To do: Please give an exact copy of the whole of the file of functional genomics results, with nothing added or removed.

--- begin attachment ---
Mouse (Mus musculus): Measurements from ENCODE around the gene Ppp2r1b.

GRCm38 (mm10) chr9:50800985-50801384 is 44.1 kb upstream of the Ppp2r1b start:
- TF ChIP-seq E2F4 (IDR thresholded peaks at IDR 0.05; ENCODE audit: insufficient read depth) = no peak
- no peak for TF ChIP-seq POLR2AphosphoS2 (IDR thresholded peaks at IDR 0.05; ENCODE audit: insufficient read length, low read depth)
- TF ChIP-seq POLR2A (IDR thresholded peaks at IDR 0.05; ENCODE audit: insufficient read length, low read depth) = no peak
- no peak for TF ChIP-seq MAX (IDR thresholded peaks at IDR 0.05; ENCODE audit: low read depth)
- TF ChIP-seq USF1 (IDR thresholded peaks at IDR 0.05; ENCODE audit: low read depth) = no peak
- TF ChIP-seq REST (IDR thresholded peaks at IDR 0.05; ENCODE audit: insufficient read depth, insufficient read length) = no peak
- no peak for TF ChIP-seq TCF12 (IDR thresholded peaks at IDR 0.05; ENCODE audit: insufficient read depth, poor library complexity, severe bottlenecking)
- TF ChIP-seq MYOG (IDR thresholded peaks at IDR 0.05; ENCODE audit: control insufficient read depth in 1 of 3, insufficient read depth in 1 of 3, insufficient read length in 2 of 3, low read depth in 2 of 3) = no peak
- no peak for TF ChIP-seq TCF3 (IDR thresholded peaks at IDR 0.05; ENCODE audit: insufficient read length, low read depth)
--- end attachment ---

Mouse (Mus musculus): Measurements from ENCODE around the gene Ppp2r1b.

GRCm38 (mm10) chr9:50800985-50801384 is 44.1 kb upstream of the Ppp2r1b start:
- TF ChIP-seq E2F4 (IDR thresholded peaks at IDR 0.05; ENCODE audit: insufficient read depth) = no peak
- no peak for TF ChIP-seq POLR2AphosphoS2 (IDR thresholded peaks at IDR 0.05; ENCODE audit: insufficient read length, low read depth)
- TF ChIP-seq POLR2A (IDR thresholded peaks at IDR 0.05; ENCODE audit: insufficient read length, low read depth) = no peak
- no peak for TF ChIP-seq MAX (IDR thresholded peaks at IDR 0.05; ENCODE audit: low read depth)
- TF ChIP-seq USF1 (IDR thresholded peaks at IDR 0.05; ENCODE audit: low read depth) = no peak
- TF ChIP-seq REST (IDR thresholded peaks at IDR 0.05; ENCODE audit: insufficient read depth, insufficient read length) = no peak
- no peak for TF ChIP-seq TCF12 (IDR thresholded peaks at IDR 0.05; ENCODE audit: insufficient read depth, poor library complexity, severe bottlenecking)
- TF ChIP-seq MYOG (IDR thresholded peaks at IDR 0.05; ENCODE audit: control insufficient read depth in 1 of 3, insufficient read depth in 1 of 3, insufficient read length in 2 of 3, low read depth in 2 of 3) = no peak
- no peak for TF ChIP-seq TCF3 (IDR thresholded peaks at IDR 0.05; ENCODE audit: insufficient read length, low read depth)